ASN Aircraft accident Douglas DC-4 TJ-ABC Douala Airport (DLA)
ASN logo

Status:Accident investigation report completed and information captured
Date:Tuesday 13 June 1961
Time:18:33 UTC
Type:Silhouette image of generic DC4 model; specific model in this crash may look slightly different
Douglas DC-4
Operator:Air Cameroun
Registration: TJ-ABC
MSN: 7473
First flight: 1944
Crew:Fatalities: 4 / Occupants: 4
Passengers:Fatalities: 1 / Occupants: 1
Total:Fatalities: 5 / Occupants: 5
Aircraft damage: Damaged beyond repair
Location:1,5 km (0.9 mls) W of Douala Airport (DLA) (   Cameroon)
Phase: Initial climb (ICL)
Departure airport:Douala Airport (DLA/FKKD), Cameroon
Destination airport:Douala Airport (DLA/FKKD), Cameroon
The flight was the last being made in order to complete the pilot's training for a DC-4 type rating. The crew consisted of an instructor, the trainee-pilot, a radio operator and an engineer. The first training session of the day had taken place during the afternoon from 16:38 - 17:55 UTC at which time the pilot had performed ten takeoffs and landings for the instructor including several with one engine inoperative and the propeller feathered. Circuits had been flown at heights between 150 and 200 ft. The second part of the session was to include takeoffs with one engine on reduced power. Following a twenty-minute break, the aircraft took off from runway 12 in darkness at 18:16 hours, flew along its extended centreline, made a 180° turn and landed in the opposite direction on runway 30 at 18:26 hours. After making a halfturn at the end of the runway, the aircraft took off at 18:31 hours from runway 12. Power on the no. 4 engine was reduced during the takeoff. The aircraft had difficulty in lifting off the ground but finally became airborne on the last third of the runway. The landing gear and flaps, were retracted immediately and the plane entered a very shallow climb. Approximately 1200 m from the end runway 30, the propeller of engine no. 2 slashed a tree, severing it and smashing the propeller to pieces. The aircraft was then nosed up but struck a second tree. Momentum was lost, course was altered and the aircraft broke up, cutting a swath in the trees. Following the second impact the fuel tanks burst and caught fire. Propellers 1, 3 and 4 and engines Nos. 1, 2 and 3 were projected forward; the left wing and left wing root ripped from the fuselage which continued on its path. The right wing then smashed against a tree 200 m from the first point of impact and fell in front of the fuselage after losing engine no. 4 in its fall.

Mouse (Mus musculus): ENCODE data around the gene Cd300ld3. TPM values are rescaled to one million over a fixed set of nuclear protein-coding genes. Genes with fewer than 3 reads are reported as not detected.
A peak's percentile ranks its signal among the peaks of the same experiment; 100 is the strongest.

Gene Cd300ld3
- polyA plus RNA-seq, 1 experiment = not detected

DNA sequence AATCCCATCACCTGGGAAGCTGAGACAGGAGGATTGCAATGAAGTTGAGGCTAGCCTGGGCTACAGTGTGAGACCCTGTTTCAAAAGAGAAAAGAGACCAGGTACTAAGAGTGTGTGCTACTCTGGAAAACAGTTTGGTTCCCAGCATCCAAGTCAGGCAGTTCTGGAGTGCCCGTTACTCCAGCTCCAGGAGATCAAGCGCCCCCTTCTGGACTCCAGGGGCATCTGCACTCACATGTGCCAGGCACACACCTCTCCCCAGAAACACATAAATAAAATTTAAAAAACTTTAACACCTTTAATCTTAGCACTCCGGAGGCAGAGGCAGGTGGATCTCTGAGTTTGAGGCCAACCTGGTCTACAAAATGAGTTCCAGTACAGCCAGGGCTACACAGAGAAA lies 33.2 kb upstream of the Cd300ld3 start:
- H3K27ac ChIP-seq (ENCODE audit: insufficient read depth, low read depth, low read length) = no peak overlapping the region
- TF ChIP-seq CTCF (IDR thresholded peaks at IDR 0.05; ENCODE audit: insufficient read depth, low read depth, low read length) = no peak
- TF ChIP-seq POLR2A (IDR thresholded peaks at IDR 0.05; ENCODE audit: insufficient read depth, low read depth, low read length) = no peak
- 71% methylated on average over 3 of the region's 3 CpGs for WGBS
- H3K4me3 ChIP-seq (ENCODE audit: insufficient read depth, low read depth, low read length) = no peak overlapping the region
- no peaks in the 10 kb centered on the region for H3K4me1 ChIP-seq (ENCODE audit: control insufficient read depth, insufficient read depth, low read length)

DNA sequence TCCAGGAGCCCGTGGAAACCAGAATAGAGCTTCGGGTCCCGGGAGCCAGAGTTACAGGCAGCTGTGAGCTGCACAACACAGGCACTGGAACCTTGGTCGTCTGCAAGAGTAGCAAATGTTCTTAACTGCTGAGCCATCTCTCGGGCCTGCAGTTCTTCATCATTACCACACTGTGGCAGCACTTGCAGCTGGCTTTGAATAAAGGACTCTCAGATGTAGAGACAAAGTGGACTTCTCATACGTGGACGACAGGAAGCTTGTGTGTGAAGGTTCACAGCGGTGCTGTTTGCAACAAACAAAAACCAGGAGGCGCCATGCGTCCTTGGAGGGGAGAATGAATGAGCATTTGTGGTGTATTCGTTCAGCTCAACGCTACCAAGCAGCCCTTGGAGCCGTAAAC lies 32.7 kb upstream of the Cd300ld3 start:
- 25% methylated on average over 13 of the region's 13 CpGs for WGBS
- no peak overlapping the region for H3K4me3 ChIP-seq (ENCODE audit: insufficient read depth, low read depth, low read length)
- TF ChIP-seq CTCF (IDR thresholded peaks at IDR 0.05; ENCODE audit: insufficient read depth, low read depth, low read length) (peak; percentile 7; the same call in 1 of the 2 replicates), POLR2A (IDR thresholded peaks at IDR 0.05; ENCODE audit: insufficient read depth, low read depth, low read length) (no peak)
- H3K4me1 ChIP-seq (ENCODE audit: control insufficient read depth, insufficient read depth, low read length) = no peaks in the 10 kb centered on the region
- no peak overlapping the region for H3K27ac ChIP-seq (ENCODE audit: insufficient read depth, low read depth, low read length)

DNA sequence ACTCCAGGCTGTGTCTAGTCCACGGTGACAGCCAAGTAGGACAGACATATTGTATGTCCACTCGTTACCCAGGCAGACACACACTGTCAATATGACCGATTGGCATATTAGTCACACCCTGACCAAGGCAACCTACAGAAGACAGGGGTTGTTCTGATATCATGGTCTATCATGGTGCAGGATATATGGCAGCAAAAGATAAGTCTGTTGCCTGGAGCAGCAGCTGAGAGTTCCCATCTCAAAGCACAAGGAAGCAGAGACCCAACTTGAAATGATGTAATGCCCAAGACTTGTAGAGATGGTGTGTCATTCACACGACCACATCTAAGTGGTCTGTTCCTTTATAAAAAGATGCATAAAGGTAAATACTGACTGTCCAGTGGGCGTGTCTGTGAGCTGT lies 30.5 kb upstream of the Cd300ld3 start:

Probable Cause:

PROBABLE CAUSE: "The accident was caused by flight at too low an altitude during a night training exercise."


Add your photo of this accident or aircraft


This information is not presented as the Flight Safety Foundation or the Aviation Safety Network’s opinion as to the cause of the accident. It is preliminary and is based on the facts as they are known at this time.
languages: languages


The Aviation Safety Network is an exclusive service provided by:
Quick Links:

CONNECT WITH US: FSF on social media FSF Facebook FSF Twitter FSF Youtube FSF LinkedIn FSF Instagram

©2024 Flight Safety Foundation

1920 Ballenger Av, 4th Fl.
Alexandria, Virginia 22314